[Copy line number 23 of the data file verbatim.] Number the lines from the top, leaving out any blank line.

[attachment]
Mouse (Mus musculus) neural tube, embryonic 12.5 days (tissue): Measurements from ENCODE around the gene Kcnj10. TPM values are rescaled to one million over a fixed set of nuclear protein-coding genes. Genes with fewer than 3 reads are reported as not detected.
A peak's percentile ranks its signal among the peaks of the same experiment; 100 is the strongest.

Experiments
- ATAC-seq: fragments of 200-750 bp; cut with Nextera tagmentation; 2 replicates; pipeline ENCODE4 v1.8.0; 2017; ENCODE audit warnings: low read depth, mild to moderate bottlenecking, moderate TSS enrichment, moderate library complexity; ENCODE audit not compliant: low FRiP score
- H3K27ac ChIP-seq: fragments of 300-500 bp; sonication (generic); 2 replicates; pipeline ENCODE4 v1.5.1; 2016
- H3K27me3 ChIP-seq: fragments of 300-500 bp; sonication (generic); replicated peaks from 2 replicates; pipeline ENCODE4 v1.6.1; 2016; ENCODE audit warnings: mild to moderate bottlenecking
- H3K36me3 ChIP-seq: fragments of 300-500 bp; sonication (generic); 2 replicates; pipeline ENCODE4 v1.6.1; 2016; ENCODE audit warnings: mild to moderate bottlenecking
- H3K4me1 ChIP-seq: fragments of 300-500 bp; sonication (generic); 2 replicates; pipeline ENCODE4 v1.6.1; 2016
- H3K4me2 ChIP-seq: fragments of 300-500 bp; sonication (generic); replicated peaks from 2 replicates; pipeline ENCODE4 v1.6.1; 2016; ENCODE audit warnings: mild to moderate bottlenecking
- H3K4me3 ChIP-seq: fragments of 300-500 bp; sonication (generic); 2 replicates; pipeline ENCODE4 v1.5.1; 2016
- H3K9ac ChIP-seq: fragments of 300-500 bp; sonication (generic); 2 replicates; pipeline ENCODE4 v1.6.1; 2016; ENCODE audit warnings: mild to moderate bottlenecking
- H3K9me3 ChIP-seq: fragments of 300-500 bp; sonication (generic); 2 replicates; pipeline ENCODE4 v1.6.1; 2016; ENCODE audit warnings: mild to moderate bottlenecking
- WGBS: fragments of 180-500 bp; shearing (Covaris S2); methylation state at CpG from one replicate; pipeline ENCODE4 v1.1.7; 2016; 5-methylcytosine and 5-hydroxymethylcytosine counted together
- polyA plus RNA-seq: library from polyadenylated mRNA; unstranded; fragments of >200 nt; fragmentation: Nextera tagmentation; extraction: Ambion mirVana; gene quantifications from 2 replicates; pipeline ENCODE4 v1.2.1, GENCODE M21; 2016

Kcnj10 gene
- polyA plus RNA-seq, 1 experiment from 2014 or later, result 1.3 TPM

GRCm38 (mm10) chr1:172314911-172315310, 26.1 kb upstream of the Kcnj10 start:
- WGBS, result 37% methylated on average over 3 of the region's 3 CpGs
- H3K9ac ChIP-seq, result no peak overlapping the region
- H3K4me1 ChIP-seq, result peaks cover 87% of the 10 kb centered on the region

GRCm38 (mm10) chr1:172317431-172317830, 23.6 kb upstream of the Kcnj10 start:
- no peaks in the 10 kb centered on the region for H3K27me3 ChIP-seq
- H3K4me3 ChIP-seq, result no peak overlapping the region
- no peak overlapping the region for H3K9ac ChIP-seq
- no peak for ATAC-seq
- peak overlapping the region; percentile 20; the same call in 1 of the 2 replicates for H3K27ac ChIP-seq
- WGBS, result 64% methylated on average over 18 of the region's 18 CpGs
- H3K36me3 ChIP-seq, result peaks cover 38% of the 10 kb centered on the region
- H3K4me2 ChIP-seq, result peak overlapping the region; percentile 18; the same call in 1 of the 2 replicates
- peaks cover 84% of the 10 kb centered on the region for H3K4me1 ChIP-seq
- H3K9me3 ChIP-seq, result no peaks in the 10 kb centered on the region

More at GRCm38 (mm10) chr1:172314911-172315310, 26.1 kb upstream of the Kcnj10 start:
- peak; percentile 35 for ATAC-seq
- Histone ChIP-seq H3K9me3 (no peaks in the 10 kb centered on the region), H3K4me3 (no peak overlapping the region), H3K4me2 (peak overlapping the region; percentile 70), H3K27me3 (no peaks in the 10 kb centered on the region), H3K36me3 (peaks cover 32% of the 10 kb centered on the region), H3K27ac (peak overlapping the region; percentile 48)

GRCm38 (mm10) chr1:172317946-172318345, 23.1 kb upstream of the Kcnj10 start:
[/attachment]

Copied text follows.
- H3K4me3 ChIP-seq, result no peak overlapping the region